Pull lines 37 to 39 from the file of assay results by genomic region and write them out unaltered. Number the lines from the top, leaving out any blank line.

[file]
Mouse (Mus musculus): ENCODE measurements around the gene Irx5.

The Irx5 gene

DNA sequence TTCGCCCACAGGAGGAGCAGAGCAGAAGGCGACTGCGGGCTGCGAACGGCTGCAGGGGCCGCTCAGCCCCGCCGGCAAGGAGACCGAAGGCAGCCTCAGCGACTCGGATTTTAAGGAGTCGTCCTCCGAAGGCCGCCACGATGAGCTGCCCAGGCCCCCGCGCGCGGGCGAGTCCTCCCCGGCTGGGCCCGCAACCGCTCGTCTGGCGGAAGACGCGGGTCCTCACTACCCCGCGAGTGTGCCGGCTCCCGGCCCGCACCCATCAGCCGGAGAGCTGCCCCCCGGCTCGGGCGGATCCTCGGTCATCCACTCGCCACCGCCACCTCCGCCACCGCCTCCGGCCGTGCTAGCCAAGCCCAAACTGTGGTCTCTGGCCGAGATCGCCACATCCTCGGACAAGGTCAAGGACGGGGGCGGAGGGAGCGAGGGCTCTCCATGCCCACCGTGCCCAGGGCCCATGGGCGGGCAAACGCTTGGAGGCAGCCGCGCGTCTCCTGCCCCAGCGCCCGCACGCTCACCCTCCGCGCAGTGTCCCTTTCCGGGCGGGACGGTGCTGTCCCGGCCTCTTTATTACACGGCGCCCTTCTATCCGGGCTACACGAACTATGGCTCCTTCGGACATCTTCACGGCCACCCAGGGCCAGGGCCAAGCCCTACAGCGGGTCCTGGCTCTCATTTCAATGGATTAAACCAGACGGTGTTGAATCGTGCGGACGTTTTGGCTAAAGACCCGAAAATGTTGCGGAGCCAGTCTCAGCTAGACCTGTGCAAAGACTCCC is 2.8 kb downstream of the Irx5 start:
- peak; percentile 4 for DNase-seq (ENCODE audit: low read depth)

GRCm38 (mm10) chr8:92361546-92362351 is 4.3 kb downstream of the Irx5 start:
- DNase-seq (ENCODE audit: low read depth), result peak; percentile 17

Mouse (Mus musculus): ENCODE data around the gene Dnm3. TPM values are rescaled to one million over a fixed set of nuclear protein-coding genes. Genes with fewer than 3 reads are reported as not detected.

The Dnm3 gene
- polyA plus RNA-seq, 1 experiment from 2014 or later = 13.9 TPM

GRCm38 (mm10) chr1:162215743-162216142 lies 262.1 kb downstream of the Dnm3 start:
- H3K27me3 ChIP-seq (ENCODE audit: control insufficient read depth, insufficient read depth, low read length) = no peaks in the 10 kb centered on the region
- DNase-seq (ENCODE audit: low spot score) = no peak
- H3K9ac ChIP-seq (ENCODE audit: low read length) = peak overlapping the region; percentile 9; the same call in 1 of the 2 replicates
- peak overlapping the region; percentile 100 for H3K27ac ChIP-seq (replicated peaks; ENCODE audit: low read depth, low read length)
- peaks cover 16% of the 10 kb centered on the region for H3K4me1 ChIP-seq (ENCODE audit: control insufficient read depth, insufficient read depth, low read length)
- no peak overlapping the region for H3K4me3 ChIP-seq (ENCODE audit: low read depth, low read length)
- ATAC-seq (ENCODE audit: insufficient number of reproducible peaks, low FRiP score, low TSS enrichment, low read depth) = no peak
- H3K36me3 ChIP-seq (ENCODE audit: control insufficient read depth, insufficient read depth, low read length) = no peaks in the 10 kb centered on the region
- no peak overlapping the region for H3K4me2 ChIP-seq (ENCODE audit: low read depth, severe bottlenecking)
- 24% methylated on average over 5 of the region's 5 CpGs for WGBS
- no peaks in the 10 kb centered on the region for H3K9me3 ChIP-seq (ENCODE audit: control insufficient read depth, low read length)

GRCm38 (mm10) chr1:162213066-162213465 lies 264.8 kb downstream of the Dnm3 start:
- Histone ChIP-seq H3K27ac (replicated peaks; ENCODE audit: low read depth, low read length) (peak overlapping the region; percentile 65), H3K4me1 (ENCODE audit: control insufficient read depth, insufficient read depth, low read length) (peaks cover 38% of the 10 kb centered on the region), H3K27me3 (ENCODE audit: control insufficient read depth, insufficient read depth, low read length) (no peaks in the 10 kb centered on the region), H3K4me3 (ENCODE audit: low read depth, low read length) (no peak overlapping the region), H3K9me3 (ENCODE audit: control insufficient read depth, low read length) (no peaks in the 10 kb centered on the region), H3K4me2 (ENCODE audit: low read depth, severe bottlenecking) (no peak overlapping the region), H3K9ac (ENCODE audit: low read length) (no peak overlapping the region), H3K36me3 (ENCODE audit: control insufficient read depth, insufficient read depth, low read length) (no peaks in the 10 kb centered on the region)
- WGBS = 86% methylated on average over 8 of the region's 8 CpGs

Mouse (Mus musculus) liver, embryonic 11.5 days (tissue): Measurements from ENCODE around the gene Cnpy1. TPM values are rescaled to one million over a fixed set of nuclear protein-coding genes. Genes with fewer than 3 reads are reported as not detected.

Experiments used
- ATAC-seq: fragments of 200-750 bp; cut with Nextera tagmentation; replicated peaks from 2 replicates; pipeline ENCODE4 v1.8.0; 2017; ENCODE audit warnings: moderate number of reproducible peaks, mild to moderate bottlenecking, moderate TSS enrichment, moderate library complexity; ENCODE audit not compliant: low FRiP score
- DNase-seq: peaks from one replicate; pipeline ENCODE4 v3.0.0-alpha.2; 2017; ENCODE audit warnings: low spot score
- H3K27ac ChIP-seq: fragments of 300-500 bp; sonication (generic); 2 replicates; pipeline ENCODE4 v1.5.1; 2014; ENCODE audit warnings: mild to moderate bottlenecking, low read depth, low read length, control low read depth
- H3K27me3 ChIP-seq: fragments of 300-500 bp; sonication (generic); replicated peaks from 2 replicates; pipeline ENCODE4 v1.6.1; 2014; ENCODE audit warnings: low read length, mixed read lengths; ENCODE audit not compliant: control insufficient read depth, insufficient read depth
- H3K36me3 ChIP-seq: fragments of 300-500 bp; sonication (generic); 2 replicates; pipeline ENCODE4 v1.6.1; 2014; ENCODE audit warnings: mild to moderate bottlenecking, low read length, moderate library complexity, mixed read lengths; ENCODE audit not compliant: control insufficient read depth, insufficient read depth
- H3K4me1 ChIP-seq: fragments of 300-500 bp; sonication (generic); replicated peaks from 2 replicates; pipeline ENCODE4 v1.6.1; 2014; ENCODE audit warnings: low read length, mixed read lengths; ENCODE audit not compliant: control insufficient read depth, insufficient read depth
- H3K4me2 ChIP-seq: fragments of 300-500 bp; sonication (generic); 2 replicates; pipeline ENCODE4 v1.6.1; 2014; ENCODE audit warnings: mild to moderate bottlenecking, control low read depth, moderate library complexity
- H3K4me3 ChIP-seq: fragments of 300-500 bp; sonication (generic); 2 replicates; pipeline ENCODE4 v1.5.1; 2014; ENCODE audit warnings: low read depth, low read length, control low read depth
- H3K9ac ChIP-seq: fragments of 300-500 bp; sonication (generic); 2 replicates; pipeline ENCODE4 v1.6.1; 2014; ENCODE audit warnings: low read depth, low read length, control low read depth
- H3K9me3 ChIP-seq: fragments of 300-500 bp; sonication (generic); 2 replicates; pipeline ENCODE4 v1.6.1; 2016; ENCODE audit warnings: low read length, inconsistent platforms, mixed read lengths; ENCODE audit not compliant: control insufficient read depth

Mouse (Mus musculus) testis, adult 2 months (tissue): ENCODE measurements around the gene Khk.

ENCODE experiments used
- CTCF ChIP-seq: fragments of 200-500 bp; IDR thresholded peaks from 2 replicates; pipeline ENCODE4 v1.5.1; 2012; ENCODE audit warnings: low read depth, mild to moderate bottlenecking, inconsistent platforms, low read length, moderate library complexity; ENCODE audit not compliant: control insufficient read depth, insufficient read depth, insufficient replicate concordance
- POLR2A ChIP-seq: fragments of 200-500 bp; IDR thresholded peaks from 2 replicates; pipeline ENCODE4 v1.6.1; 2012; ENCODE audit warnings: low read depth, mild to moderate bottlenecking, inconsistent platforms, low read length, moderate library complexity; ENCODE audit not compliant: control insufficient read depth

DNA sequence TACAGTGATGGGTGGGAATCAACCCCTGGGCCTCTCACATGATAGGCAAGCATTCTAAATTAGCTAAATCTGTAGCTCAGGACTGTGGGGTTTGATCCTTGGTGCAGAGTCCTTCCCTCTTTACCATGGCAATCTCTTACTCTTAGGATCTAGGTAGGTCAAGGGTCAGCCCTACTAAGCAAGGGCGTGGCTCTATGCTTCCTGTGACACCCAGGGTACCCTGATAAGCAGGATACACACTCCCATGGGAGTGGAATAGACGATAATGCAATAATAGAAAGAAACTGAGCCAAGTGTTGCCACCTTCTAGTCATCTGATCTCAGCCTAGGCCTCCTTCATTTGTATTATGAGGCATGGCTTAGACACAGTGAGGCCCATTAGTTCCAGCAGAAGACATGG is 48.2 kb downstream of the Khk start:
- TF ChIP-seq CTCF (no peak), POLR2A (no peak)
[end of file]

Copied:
Mouse (Mus musculus) testis, adult 2 months (tissue): ENCODE measurements around the gene Khk.

ENCODE experiments used
- CTCF ChIP-seq: fragments of 200-500 bp; IDR thresholded peaks from 2 replicates; pipeline ENCODE4 v1.5.1; 2012; ENCODE audit warnings: low read depth, mild to moderate bottlenecking, inconsistent platforms, low read length, moderate library complexity; ENCODE audit not compliant: control insufficient read depth, insufficient read depth, insufficient replicate concordance